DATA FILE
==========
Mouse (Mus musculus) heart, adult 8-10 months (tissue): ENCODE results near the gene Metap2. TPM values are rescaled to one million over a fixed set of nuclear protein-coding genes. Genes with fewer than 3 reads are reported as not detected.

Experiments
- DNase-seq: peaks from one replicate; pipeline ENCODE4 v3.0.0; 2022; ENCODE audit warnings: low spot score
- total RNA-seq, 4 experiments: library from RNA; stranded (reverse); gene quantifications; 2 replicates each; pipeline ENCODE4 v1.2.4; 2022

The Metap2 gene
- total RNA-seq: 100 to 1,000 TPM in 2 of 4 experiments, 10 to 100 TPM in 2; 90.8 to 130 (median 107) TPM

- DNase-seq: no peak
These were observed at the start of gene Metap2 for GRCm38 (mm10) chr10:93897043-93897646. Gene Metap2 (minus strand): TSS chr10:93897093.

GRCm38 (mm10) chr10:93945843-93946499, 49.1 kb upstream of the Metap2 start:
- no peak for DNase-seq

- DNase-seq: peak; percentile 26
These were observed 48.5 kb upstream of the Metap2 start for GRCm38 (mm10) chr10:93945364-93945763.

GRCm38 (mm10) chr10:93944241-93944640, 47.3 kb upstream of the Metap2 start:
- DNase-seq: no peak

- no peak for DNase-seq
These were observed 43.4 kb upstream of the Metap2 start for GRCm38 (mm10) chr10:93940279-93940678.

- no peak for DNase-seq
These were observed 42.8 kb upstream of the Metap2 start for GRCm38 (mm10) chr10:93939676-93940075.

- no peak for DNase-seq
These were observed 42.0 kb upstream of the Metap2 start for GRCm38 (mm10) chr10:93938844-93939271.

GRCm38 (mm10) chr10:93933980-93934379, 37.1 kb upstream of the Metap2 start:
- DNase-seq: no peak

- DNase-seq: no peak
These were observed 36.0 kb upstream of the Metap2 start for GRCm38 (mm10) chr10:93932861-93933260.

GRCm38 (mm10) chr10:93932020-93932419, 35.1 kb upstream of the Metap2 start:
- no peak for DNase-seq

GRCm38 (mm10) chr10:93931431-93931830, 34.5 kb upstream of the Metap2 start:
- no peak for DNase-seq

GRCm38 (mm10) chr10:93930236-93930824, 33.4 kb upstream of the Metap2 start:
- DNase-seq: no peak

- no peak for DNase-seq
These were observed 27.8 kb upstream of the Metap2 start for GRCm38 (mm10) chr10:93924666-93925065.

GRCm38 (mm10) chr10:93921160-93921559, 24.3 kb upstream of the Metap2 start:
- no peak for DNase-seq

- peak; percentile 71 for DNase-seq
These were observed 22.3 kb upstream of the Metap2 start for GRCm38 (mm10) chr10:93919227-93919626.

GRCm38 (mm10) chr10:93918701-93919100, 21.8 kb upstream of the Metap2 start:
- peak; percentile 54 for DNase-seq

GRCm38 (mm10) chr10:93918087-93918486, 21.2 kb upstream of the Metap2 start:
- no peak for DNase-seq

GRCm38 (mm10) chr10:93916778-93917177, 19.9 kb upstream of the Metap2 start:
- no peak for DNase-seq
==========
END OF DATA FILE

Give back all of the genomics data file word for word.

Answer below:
Mouse (Mus musculus) heart, adult 8-10 months (tissue): ENCODE results near the gene Metap2. TPM values are rescaled to one million over a fixed set of nuclear protein-coding genes. Genes with fewer than 3 reads are reported as not detected.

Experiments
- DNase-seq: peaks from one replicate; pipeline ENCODE4 v3.0.0; 2022; ENCODE audit warnings: low spot score
- total RNA-seq, 4 experiments: library from RNA; stranded (reverse); gene quantifications; 2 replicates each; pipeline ENCODE4 v1.2.4; 2022

The Metap2 gene
- total RNA-seq: 100 to 1,000 TPM in 2 of 4 experiments, 10 to 100 TPM in 2; 90.8 to 130 (median 107) TPM

- DNase-seq: no peak
These were observed at the start of gene Metap2 for GRCm38 (mm10) chr10:93897043-93897646. Gene Metap2 (minus strand): TSS chr10:93897093.

GRCm38 (mm10) chr10:93945843-93946499, 49.1 kb upstream of the Metap2 start:
- no peak for DNase-seq

- DNase-seq: peak; percentile 26
These were observed 48.5 kb upstream of the Metap2 start for GRCm38 (mm10) chr10:93945364-93945763.

GRCm38 (mm10) chr10:93944241-93944640, 47.3 kb upstream of the Metap2 start:
- DNase-seq: no peak

- no peak for DNase-seq
These were observed 43.4 kb upstream of the Metap2 start for GRCm38 (mm10) chr10:93940279-93940678.

- no peak for DNase-seq
These were observed 42.8 kb upstream of the Metap2 start for GRCm38 (mm10) chr10:93939676-93940075.

- no peak for DNase-seq
These were observed 42.0 kb upstream of the Metap2 start for GRCm38 (mm10) chr10:93938844-93939271.

GRCm38 (mm10) chr10:93933980-93934379, 37.1 kb upstream of the Metap2 start:
- DNase-seq: no peak

- DNase-seq: no peak
These were observed 36.0 kb upstream of the Metap2 start for GRCm38 (mm10) chr10:93932861-93933260.

GRCm38 (mm10) chr10:93932020-93932419, 35.1 kb upstream of the Metap2 start:
- no peak for DNase-seq

GRCm38 (mm10) chr10:93931431-93931830, 34.5 kb upstream of the Metap2 start:
- no peak for DNase-seq

GRCm38 (mm10) chr10:93930236-93930824, 33.4 kb upstream of the Metap2 start:
- DNase-seq: no peak

- no peak for DNase-seq
These were observed 27.8 kb upstream of the Metap2 start for GRCm38 (mm10) chr10:93924666-93925065.

GRCm38 (mm10) chr10:93921160-93921559, 24.3 kb upstream of the Metap2 start:
- no peak for DNase-seq

- peak; percentile 71 for DNase-seq
These were observed 22.3 kb upstream of the Metap2 start for GRCm38 (mm10) chr10:93919227-93919626.

GRCm38 (mm10) chr10:93918701-93919100, 21.8 kb upstream of the Metap2 start:
- peak; percentile 54 for DNase-seq

GRCm38 (mm10) chr10:93918087-93918486, 21.2 kb upstream of the Metap2 start:
- no peak for DNase-seq

GRCm38 (mm10) chr10:93916778-93917177, 19.9 kb upstream of the Metap2 start:
- no peak for DNase-seq